Capitalizing on the frenetic pace of the Short North restaurant scene, Hyde Park will unveil a new high-energy dining concept next week.

Capitalizing on the frenetic pace of the Short North restaurant scene, Hyde Park will unveil a new high-energy dining concept next week.

Eleven, part of the steakhouse’s Cap at Union Station store, will feature a variety of unique cocktails, expanded wine offerings and a small-plates bar.

The official opening is 6 p.m. Aug. 7.

“This has become a destination for a lot of people, this particular part of the city,” said Rick Hauck, a founding partner of Hyde Park. “And we believe we’re just going to add to that by bringing something a little more special.”

The lounge will occupy 2,800 square feet at 591 N. High St. on the north end of the complex, The interior space, to seat 80, will open up to a covered outdoor terrace complete with comfy seating and two semi-private cabanas. The bar will be partially open to the patio, allowing patrons to sit at the bar and remain part of the outdoor dining area. An outdoor heating system will allow the patio to be open into the cooler months.

As is the case with the steakhouse, it will be open for dinner hours daily. The steakhouse, meanwhile, will expand by 2,100 square feet. That space, which will be used as a private dining room, also should open next week.

Using so-called molecular mixology, Eleven will have a gush of artisan libations that will use nitrogen-infused foams, green olive “caviar,” CO2 carbonation and a brulee technique, whereby raw fruit will be topped with sugar, misted with bitters and torched with a flame.

The bill of fare will consist of hot and cold plates, sandwiches and desserts. Eleven also will have brick-oven pizzas, some with a modern approach. For example, lobster ricotta, spinach and garlic confit. Most dishes will be in the $6 to $10 range.

Parking, always an issue in the Short North, isn’t a concern because valet services will be offered, said Joe Saccone, the other founding partner.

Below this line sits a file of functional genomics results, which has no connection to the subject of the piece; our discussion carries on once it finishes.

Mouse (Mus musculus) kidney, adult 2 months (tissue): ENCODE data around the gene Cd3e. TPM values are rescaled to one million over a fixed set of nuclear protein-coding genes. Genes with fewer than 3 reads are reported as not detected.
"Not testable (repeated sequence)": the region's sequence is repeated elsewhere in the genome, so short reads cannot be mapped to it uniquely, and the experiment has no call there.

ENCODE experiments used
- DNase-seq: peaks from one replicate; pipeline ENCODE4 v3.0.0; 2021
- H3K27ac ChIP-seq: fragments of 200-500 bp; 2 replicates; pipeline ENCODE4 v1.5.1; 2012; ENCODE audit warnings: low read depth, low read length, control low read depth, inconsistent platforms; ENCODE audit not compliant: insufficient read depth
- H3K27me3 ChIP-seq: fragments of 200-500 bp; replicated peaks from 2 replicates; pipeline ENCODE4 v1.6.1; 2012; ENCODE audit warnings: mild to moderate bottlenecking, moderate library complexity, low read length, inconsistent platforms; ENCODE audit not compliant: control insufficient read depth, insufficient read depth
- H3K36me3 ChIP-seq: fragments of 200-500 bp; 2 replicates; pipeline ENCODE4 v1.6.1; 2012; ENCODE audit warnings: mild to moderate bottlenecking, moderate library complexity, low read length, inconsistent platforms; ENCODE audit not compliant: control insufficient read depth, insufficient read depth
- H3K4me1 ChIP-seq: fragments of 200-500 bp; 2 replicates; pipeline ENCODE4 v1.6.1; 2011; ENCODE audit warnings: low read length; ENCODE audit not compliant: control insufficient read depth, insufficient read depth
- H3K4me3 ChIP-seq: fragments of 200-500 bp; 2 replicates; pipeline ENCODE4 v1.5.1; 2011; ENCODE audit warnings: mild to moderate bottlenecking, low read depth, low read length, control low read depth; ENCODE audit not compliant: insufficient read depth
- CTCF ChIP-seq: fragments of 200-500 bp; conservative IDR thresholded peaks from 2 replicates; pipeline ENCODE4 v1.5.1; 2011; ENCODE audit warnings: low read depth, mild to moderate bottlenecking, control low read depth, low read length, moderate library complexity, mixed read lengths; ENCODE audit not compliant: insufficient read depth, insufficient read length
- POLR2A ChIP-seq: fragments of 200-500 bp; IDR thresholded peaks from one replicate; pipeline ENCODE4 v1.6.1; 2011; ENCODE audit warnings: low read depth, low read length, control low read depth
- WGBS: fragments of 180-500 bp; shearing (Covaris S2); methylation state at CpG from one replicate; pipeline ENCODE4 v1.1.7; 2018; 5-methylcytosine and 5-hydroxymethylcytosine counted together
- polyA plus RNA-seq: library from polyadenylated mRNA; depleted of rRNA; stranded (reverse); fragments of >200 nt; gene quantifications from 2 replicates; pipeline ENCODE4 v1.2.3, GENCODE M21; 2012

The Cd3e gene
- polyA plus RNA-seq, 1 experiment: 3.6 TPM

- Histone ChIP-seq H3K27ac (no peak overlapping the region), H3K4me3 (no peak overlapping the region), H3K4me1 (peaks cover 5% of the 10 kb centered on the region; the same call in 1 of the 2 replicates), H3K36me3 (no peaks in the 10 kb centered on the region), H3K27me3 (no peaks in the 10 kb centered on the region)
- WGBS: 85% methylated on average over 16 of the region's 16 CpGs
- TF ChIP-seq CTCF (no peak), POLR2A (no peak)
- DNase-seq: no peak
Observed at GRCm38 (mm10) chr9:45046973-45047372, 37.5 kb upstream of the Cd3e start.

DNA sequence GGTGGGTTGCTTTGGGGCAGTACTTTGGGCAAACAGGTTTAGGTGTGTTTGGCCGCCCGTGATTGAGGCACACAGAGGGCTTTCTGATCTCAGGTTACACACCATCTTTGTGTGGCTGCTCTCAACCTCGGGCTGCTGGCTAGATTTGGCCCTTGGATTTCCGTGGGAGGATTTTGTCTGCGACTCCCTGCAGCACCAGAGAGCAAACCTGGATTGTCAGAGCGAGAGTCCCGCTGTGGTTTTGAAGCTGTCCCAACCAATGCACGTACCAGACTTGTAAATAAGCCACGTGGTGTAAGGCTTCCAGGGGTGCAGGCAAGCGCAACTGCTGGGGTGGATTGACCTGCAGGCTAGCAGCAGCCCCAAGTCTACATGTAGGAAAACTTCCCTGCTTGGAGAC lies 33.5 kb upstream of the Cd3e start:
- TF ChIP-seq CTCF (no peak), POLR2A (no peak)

“Every city has those challenges but not every night,” Saccone said.

Local retail analyst Chris Boring said the Eleven concept sounds similar to that of Marcella’s and Burgundy Room, and is spreading out the competition.

“I do think they’re joining the crowd,” he said.

Hyde Park, part of a Cleveland-based chain, is a high-ticket prime steakhouse that now occupies the entire west side of the Cap. By serving smaller, less-expensive plates and promoting a more jaunty atmosphere, the restaurant is widening its appeal, Boring said.

“I think it’s a more casual and affordable way to enjoy the Hyde Park experience,” he said.
For more information, call 614-225-9611.

The ever-evolving ZenCha Tea Salon will launch an ambitious dining program Aug. 11. The Short North store, soothing in its light wood and calming music, will roll out three separate menus: lunch (11 a.m. to 2 p.m.), afternoon (2 to 5:30 p.m.) and dinner (5:30 to 9 p.m.).

Although the café has limited food service, the new menus will offer a wider variety of fare that will include sushi, sandwiches and French casseroles, all prepared on premises. And each dish will incorporate a not-so-secret ingredient — tea. For example, the California roll will be flecked with premium-grade gyokuro tea. And the turkey sandwich will be garnished with a Russian Caravan tea mustard.

“I think food should be part of the experience,” owner I-Cheng Huang said. “Everything has to have tea in it to represent who we are.”
Corresponding teas will be recommended for each dish. Prices range from roughly $5 to $10.

More comprehensive food service has been in the works for a couple of years, but Huang said he was reluctant to put it into place until he got a properly trained kitchen staff. He said he tapped young talent from the Bradford School’s culinary program.

Brunch, which features tea-infused waffles, pancakes and other items, will continue to be offered on the weekends.
In other big news from ZenCha, Huang said he is on the verge of opening a second store. He wouldn’t divulge its location, saying only that it will be downtown.

The tea shop is located at 982 N. High St. For more information, call 614-421-2140.